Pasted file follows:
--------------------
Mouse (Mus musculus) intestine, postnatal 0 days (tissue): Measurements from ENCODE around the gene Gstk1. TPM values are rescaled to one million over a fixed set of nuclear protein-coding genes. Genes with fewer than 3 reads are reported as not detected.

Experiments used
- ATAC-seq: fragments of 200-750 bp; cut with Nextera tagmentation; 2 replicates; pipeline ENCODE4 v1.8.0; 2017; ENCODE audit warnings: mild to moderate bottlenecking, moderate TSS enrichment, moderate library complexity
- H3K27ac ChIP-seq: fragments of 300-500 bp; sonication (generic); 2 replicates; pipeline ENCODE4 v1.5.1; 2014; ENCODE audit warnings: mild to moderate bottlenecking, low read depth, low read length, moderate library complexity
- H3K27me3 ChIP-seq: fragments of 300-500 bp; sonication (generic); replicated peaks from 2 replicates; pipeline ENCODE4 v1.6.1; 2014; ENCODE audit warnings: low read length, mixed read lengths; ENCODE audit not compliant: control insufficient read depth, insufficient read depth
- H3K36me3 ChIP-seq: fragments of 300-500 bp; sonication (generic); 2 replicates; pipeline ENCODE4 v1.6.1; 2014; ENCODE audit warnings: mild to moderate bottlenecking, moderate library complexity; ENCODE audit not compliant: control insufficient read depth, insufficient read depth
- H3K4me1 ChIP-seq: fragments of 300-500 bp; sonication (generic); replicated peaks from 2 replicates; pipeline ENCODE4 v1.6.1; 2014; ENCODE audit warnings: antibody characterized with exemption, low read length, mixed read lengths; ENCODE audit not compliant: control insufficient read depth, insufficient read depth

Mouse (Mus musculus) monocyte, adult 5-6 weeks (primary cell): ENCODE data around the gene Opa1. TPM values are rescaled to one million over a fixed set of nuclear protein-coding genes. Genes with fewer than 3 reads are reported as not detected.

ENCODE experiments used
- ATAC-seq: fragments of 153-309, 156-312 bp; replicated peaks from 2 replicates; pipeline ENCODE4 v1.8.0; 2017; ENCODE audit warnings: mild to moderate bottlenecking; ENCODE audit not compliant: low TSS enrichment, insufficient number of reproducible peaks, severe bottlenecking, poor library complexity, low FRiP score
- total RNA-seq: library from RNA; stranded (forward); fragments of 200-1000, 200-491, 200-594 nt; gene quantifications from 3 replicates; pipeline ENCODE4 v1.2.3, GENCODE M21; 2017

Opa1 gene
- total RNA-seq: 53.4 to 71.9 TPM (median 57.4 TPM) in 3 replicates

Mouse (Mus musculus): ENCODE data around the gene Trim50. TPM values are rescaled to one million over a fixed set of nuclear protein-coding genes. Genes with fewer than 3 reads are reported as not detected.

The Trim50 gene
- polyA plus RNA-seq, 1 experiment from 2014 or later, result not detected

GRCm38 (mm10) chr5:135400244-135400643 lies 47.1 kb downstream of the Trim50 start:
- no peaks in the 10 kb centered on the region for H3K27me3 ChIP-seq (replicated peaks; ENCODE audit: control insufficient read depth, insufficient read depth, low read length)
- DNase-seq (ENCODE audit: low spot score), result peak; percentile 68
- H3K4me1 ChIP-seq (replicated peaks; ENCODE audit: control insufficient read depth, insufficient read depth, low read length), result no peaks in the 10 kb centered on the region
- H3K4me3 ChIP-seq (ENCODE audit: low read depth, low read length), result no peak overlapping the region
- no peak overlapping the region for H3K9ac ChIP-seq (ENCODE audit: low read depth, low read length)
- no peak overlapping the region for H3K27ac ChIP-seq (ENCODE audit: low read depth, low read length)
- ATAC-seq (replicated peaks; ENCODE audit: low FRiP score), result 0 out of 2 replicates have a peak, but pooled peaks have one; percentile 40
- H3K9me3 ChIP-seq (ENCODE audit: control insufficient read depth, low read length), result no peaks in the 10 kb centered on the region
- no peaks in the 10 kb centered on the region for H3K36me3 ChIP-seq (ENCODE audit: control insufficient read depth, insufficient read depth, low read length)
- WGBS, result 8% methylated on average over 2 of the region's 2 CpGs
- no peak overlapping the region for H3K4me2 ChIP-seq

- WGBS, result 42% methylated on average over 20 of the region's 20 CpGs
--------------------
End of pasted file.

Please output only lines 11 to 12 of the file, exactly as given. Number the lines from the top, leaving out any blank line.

- total RNA-seq: library from RNA; stranded (forward); fragments of 200-1000, 200-491, 200-594 nt; gene quantifications from 3 replicates; pipeline ENCODE4 v1.2.3, GENCODE M21; 2017

Opa1 gene